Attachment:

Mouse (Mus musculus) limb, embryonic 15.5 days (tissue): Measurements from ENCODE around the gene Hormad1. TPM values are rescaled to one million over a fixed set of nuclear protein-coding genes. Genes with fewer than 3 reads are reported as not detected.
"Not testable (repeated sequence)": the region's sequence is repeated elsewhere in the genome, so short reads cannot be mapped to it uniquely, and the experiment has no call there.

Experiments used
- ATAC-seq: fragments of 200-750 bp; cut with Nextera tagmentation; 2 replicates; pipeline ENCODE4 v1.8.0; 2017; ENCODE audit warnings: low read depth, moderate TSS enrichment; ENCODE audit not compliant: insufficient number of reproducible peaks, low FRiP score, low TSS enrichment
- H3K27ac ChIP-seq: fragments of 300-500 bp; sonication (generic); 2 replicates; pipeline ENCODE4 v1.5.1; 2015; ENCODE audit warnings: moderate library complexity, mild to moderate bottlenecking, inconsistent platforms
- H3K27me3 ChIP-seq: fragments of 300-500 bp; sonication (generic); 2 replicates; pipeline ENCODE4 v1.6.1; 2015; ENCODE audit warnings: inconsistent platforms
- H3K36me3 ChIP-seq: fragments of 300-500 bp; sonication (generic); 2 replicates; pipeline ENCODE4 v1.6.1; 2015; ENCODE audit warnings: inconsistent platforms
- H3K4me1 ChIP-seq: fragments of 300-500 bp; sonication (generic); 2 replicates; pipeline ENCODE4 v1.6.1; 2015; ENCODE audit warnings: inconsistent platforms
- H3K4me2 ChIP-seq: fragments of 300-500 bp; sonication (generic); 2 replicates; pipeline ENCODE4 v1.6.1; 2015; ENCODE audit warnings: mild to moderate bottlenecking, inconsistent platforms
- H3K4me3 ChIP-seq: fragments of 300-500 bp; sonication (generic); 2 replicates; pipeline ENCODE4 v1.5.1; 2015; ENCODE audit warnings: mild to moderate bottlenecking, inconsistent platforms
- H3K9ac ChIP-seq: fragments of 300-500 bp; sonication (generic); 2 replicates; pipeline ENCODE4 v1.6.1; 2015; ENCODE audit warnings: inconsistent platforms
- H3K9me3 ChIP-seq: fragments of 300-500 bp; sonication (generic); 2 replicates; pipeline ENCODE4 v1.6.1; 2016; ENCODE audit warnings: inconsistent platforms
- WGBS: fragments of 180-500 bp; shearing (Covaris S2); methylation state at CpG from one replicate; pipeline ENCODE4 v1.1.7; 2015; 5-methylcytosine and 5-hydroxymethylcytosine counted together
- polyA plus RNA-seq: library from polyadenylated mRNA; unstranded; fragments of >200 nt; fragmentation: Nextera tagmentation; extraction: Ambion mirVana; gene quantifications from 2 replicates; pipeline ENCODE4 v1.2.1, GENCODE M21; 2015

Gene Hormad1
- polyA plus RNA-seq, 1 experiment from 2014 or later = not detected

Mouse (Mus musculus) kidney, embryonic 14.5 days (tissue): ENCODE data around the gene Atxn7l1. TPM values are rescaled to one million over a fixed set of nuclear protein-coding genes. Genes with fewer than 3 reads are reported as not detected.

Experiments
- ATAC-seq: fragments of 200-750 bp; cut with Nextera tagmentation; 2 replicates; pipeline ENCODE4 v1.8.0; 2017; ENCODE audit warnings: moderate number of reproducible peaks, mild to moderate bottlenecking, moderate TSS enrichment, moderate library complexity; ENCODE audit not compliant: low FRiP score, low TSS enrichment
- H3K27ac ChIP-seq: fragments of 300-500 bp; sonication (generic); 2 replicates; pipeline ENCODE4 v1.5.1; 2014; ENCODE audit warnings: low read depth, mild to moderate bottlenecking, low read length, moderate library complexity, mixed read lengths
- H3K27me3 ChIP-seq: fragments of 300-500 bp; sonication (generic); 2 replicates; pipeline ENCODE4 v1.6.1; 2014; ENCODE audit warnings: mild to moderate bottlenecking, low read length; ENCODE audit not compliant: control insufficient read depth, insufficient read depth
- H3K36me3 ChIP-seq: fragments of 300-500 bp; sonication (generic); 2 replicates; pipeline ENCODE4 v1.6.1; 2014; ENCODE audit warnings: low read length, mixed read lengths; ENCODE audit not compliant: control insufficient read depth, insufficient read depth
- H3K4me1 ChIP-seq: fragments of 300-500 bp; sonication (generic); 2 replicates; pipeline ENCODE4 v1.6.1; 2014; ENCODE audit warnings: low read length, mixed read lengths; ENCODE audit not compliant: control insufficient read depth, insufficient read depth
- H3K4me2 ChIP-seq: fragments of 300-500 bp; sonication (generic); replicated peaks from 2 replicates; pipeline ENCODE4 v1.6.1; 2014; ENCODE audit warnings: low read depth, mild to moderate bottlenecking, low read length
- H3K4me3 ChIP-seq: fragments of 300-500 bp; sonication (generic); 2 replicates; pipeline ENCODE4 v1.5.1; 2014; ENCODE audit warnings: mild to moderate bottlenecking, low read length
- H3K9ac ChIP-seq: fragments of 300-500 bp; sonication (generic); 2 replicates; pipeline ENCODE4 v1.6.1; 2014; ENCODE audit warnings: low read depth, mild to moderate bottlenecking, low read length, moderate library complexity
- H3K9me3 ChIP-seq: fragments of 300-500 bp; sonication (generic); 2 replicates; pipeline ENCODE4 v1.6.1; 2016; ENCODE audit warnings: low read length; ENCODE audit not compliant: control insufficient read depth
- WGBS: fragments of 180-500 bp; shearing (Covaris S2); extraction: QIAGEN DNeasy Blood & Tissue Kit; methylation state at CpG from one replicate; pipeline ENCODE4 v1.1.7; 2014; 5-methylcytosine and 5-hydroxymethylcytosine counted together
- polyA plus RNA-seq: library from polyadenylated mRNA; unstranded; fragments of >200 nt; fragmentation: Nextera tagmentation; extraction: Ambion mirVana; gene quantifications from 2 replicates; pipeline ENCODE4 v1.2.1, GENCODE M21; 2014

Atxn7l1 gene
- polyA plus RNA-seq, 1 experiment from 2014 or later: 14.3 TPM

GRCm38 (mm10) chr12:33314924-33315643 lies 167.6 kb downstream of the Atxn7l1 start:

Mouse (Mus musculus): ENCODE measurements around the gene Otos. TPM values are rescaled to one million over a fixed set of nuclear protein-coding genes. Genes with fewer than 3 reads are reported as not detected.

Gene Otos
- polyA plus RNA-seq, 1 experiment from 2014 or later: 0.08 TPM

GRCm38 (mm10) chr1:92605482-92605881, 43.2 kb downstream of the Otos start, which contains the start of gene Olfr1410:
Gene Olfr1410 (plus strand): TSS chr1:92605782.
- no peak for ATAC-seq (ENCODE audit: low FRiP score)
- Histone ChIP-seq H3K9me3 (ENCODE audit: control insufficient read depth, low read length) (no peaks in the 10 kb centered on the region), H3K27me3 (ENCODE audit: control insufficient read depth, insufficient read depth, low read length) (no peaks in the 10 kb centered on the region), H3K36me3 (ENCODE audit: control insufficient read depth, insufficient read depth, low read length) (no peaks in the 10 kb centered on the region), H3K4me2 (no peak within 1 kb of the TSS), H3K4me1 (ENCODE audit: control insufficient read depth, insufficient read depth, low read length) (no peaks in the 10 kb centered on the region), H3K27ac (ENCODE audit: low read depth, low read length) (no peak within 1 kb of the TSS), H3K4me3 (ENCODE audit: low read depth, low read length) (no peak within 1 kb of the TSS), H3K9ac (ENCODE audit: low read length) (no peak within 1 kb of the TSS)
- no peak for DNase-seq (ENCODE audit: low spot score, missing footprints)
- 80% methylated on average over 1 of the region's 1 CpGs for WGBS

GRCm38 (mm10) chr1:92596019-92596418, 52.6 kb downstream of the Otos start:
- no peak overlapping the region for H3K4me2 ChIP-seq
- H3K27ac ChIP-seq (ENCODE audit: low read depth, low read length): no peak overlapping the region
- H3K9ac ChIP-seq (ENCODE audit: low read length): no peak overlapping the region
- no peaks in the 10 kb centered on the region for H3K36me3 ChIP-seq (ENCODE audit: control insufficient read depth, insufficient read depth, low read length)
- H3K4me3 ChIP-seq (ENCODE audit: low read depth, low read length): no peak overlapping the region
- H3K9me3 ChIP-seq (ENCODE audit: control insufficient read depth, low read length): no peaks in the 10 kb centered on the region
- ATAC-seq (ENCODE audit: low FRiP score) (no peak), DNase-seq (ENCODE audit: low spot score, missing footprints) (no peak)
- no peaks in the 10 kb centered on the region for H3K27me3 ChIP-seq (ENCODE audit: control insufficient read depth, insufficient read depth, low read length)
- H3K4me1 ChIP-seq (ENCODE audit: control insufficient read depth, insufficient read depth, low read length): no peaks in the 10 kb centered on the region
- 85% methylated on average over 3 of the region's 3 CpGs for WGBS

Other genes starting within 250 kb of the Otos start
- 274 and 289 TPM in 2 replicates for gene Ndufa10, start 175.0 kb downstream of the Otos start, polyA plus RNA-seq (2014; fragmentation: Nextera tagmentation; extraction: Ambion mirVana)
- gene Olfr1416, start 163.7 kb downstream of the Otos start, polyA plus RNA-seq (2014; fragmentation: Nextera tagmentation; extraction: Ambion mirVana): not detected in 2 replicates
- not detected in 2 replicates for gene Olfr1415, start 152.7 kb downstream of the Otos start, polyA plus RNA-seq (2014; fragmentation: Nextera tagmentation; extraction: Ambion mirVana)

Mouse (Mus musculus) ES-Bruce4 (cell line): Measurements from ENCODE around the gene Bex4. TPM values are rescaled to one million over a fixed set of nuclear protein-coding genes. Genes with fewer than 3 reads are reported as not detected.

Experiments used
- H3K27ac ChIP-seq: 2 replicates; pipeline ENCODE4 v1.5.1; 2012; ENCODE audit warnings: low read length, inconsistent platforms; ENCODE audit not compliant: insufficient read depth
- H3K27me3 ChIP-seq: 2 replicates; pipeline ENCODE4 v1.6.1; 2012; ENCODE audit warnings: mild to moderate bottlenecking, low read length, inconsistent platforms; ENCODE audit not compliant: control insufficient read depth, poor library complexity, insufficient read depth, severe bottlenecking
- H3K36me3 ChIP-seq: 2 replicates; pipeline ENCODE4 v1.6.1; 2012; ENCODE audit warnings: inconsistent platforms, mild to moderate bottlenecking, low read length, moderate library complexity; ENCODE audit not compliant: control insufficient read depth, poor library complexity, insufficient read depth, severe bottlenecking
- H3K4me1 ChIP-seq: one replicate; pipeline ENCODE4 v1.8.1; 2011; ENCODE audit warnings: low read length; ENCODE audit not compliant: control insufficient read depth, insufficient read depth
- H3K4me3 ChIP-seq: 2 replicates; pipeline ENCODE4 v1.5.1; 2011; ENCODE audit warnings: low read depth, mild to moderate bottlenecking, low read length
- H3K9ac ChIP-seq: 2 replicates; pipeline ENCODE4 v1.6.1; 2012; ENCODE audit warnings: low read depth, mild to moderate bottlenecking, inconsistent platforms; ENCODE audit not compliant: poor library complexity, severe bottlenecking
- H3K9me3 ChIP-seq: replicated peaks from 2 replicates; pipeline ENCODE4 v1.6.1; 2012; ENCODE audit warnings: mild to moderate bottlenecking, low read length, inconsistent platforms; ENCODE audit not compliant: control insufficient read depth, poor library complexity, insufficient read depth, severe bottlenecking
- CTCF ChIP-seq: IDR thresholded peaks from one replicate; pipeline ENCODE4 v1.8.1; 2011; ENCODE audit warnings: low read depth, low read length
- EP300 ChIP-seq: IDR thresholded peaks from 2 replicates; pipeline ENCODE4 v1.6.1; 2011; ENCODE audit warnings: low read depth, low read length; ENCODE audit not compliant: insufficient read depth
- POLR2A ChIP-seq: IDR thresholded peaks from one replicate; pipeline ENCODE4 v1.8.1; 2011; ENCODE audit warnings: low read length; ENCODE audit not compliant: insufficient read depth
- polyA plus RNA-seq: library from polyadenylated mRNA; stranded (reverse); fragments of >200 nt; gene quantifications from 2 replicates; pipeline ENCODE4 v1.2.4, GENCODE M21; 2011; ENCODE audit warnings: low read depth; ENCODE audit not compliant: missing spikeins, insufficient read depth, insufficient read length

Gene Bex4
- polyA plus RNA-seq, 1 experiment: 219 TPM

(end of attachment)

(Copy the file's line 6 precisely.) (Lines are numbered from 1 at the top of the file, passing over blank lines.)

- H3K27me3 ChIP-seq: fragments of 300-500 bp; sonication (generic); 2 replicates; pipeline ENCODE4 v1.6.1; 2015; ENCODE audit warnings: inconsistent platforms